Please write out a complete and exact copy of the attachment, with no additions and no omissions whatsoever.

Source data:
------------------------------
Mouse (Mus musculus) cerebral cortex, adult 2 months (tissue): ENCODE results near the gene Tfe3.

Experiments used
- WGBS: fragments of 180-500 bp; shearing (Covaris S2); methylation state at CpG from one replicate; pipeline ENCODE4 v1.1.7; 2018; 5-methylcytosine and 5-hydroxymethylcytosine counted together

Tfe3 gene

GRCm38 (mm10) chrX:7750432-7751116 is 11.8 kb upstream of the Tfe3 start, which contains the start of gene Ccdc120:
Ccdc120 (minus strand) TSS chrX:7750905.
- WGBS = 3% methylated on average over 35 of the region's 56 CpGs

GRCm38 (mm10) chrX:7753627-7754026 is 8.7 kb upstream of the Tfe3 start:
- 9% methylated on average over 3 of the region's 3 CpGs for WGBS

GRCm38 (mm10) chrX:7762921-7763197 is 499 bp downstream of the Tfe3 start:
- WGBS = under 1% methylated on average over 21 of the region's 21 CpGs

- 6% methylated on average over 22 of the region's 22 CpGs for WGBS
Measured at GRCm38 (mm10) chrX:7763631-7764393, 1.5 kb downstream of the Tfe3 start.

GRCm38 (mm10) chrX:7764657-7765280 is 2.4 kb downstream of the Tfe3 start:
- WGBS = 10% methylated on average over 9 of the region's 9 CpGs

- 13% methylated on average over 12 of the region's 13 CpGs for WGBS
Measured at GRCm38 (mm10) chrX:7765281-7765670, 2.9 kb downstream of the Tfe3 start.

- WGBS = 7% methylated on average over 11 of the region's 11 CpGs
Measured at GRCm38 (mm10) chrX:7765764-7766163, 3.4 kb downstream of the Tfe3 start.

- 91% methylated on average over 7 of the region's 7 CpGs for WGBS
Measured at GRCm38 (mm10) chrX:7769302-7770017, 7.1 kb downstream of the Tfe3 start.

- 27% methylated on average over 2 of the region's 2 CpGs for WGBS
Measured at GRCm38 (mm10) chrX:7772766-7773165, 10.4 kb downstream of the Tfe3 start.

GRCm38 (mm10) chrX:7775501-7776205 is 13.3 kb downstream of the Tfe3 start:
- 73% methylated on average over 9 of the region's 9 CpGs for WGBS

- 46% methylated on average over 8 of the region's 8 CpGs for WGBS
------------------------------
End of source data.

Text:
Mouse (Mus musculus) cerebral cortex, adult 2 months (tissue): ENCODE results near the gene Tfe3.

Experiments used
- WGBS: fragments of 180-500 bp; shearing (Covaris S2); methylation state at CpG from one replicate; pipeline ENCODE4 v1.1.7; 2018; 5-methylcytosine and 5-hydroxymethylcytosine counted together

Tfe3 gene

GRCm38 (mm10) chrX:7750432-7751116 is 11.8 kb upstream of the Tfe3 start, which contains the start of gene Ccdc120:
Ccdc120 (minus strand) TSS chrX:7750905.
- WGBS = 3% methylated on average over 35 of the region's 56 CpGs

GRCm38 (mm10) chrX:7753627-7754026 is 8.7 kb upstream of the Tfe3 start:
- 9% methylated on average over 3 of the region's 3 CpGs for WGBS

GRCm38 (mm10) chrX:7762921-7763197 is 499 bp downstream of the Tfe3 start:
- WGBS = under 1% methylated on average over 21 of the region's 21 CpGs

- 6% methylated on average over 22 of the region's 22 CpGs for WGBS
Measured at GRCm38 (mm10) chrX:7763631-7764393, 1.5 kb downstream of the Tfe3 start.

GRCm38 (mm10) chrX:7764657-7765280 is 2.4 kb downstream of the Tfe3 start:
- WGBS = 10% methylated on average over 9 of the region's 9 CpGs

- 13% methylated on average over 12 of the region's 13 CpGs for WGBS
Measured at GRCm38 (mm10) chrX:7765281-7765670, 2.9 kb downstream of the Tfe3 start.

- WGBS = 7% methylated on average over 11 of the region's 11 CpGs
Measured at GRCm38 (mm10) chrX:7765764-7766163, 3.4 kb downstream of the Tfe3 start.

- 91% methylated on average over 7 of the region's 7 CpGs for WGBS
Measured at GRCm38 (mm10) chrX:7769302-7770017, 7.1 kb downstream of the Tfe3 start.

- 27% methylated on average over 2 of the region's 2 CpGs for WGBS
Measured at GRCm38 (mm10) chrX:7772766-7773165, 10.4 kb downstream of the Tfe3 start.

GRCm38 (mm10) chrX:7775501-7776205 is 13.3 kb downstream of the Tfe3 start:
- 73% methylated on average over 9 of the region's 9 CpGs for WGBS

- 46% methylated on average over 8 of the region's 8 CpGs for WGBS